I was just reading a friend's blog today who was saying that he can't wait for them all to retire/die (very crude way to put it) so young, fresh faces and ideas can blossom unhindered. While I'm not in total agreement with his view, I understand, and I'm seriously wondering: where is the place for young people in the 'renewed' People's National Party?

Annie Paul said...

but Ruthibelle, did you write this comment before or after the announcement of Portia's Council of Spokespersons? you know my support of Portia stems not from any personal knowledge or liking of her but judging by the kind of young people who are backing her i feel she's more on the pulse than anyone else...

Michelle said...

I think Portia represents to the middle class and others that they fear the most...Is it color...Is it class...Is it habit...Yes,...clearly all three...I find that we segregate in this society...and distance each other through many means.. I think it has gotten worse over the years and we use crime as a crutch on which to lean on instead of digging deeper to understand what surrounds us...And like with all segregration...and fear we use words to distance oursleves from a body or people who we just don't know or understand...but we have many ideas on who they are...
It is ingrained in our upbringing...in our schools...our philosophical manderings are maybe not as far reaching as they might be ...it might be better if we afforded risk and chance into our lives...

Michelle

Michelle said...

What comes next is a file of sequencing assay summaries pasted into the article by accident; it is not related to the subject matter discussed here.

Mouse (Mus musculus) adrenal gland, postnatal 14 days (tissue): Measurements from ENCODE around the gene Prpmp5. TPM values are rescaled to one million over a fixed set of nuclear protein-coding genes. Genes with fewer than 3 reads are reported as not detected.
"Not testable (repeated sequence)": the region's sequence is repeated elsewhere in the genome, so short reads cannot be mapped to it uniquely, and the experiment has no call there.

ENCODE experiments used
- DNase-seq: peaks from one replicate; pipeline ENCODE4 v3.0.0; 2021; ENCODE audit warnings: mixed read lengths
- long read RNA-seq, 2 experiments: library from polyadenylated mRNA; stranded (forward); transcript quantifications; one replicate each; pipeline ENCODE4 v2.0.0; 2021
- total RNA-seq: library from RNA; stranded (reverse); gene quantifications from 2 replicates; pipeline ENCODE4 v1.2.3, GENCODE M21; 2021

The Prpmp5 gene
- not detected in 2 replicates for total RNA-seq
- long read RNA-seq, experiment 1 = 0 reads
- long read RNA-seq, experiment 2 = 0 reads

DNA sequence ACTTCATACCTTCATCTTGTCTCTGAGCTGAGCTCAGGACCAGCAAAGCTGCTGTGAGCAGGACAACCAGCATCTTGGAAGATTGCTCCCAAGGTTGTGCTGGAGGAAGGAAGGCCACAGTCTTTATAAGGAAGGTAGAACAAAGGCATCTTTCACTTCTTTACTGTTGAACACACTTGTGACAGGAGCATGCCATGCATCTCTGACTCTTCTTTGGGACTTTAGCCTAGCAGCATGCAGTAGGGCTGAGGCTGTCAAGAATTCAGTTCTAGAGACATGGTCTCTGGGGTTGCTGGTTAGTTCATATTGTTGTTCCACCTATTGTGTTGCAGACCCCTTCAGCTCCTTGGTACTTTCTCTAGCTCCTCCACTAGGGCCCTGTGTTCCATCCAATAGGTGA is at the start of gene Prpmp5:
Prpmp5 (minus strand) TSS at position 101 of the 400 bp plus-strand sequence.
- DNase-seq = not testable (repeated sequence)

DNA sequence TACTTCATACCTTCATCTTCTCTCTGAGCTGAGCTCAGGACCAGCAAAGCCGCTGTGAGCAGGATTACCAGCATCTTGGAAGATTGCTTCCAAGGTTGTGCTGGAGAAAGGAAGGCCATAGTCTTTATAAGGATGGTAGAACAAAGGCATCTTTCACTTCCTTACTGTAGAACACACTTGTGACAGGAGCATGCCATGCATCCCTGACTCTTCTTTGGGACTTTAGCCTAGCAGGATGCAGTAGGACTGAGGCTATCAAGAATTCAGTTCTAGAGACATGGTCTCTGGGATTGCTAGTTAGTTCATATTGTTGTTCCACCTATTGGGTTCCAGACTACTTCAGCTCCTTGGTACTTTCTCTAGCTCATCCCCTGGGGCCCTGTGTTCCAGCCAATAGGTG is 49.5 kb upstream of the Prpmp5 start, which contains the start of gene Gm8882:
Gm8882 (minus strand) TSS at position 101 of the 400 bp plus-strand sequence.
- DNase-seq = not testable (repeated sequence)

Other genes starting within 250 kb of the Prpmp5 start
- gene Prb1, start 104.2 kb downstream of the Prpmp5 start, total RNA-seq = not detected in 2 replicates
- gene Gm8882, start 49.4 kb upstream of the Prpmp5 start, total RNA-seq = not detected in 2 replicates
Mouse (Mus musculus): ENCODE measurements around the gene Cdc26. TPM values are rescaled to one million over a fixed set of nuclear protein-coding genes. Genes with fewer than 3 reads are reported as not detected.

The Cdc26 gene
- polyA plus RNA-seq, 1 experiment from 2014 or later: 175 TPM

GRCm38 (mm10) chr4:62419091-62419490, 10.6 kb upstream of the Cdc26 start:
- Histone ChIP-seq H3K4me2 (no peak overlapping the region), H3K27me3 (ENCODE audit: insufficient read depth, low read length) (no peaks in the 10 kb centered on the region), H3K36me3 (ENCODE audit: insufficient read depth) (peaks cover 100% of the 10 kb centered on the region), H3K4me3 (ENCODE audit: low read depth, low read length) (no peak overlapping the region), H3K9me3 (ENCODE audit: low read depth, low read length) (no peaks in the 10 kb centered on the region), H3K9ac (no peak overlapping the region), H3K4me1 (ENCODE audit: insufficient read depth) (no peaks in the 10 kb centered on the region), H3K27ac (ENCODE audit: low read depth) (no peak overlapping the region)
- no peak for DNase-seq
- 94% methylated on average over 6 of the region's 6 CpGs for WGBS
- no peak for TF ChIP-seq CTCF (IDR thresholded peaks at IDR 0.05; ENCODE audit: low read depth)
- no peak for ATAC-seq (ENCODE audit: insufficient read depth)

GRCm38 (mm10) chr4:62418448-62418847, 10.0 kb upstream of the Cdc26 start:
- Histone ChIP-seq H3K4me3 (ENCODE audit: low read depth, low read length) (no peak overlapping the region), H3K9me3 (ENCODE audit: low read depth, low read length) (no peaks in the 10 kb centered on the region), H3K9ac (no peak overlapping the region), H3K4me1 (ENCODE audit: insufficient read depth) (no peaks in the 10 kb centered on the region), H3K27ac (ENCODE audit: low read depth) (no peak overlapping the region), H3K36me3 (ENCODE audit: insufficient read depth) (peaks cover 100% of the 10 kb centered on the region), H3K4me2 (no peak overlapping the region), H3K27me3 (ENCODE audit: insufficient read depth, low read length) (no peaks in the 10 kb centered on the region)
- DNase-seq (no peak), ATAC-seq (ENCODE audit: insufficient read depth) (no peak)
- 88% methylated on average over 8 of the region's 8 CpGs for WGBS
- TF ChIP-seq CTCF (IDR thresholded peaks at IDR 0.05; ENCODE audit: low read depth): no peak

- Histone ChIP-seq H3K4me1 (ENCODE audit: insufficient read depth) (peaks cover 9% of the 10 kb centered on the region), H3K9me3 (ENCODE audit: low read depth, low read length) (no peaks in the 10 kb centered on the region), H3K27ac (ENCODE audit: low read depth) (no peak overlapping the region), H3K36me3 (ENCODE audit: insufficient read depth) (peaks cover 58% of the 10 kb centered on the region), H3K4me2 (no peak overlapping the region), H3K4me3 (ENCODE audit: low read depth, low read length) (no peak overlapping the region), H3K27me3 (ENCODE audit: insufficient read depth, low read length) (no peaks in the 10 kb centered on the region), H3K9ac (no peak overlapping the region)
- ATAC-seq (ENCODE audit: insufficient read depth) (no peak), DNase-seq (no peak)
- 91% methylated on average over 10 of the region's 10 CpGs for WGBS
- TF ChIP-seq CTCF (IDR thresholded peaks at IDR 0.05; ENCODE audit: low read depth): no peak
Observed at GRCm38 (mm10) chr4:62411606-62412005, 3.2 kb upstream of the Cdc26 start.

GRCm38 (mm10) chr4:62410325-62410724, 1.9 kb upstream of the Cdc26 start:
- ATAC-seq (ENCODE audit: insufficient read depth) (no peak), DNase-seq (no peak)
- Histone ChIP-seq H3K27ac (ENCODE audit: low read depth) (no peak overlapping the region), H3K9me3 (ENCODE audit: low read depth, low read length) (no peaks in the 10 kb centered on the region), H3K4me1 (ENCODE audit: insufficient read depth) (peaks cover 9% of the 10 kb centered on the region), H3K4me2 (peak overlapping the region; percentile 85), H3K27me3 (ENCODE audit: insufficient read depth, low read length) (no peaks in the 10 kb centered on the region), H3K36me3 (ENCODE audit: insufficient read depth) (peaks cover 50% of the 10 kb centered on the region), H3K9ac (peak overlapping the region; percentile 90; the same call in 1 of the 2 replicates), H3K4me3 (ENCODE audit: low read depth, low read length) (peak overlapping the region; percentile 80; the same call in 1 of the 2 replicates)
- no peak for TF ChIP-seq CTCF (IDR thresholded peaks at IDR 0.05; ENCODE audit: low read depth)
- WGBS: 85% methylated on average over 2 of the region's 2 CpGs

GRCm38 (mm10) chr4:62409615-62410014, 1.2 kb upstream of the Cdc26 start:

Actualy I believe in paradigms...and I cannot help dreaming about reshifting and remaking the way Kingston looks at times....I mean what would happen if one set up bike stations from the top of Constant spring to the bottom of half way tree...where these bikes were fixed to the road so that they could not be stolen but were a means of riding back and forth between destinations...or what would happen if I transported some of the daily life of Danish bike riding to Jamaica...You can get bikes with wagons in the front so that kids and babies can be placed in them...It seems like chaos to most and probably a bad plan because how many of these joggers on constant spring golf club would depart from their jogging to take on another form of fitness ...After all people cannot get anywhere in the morning in the long traffic lines maybe some alternative should be reached or thought of...But it is more than that ...it is somewhere in the mentality that riding in a car seperates you from the other...Who the other is...well probably the person that could not afford the car...